Multilevel governance and intersectoral coordination increase the likelihood that countries can achieve ambitious climate action plans - and also that they can achieve climate change and development goals in tandem. Find out why this is the case, based on compelling experience from Chile, in this 31 July webinar (Spanish). [more...]
Chile is moderately vulnerable to climate change and its vulnerability is set to increase between 2010 and 2030 (DARA; Climate Vulnerability Monitor, 2012). It is ranked 41st on the Human Development Index (UNDP; Human Development Index, 2014), positioning it as the third highest in the index for the Americas, after the US and Canada. With a population of 16.8 million, Chile’s per capita GDP of $16,000 ranks it the second highest in South America. Chile’s CO2 emissions are 4.2 tonnes per capita, while the global average is 4.9 tonnes per capita (World Bank; World Development Indicators: Energy dependency, efficiency and carbon dioxide emissions, 2010).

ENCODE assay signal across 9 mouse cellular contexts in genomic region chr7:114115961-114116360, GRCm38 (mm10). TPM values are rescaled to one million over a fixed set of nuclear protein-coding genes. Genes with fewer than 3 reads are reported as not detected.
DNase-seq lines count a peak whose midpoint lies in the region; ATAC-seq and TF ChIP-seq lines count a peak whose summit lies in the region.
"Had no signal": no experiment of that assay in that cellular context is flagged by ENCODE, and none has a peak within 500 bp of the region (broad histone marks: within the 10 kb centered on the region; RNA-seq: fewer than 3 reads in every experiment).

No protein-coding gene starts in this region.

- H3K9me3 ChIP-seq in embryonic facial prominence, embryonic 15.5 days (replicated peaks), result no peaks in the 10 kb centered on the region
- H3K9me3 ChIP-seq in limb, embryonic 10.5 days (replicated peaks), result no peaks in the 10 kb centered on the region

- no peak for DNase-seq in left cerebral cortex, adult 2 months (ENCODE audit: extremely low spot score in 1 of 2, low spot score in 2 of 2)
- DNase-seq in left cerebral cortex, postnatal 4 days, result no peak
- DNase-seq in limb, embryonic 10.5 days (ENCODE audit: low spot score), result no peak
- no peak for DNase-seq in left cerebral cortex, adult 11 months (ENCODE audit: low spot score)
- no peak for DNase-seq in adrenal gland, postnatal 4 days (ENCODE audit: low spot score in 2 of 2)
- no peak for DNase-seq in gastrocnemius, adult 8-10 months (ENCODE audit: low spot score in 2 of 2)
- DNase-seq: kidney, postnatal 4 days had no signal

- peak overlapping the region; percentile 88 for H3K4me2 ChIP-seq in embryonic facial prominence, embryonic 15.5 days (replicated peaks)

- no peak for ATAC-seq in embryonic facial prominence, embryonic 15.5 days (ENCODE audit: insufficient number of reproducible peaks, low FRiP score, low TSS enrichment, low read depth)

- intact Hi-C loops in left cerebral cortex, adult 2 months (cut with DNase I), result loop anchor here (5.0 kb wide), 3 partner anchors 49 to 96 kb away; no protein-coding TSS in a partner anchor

Chile intends to implement mitigation actions in order to achieve a 20% reduction below the ‘business as usual’ emissions growth trajectory in 2020, as projected from the year 2007. However, there is a need to raise awareness of climate change impacts and include these impacts in public and private planning. One relevant example on this respect is the effect that climate change is having, and will have, on hydrology trends and its consequences on energy planning and management.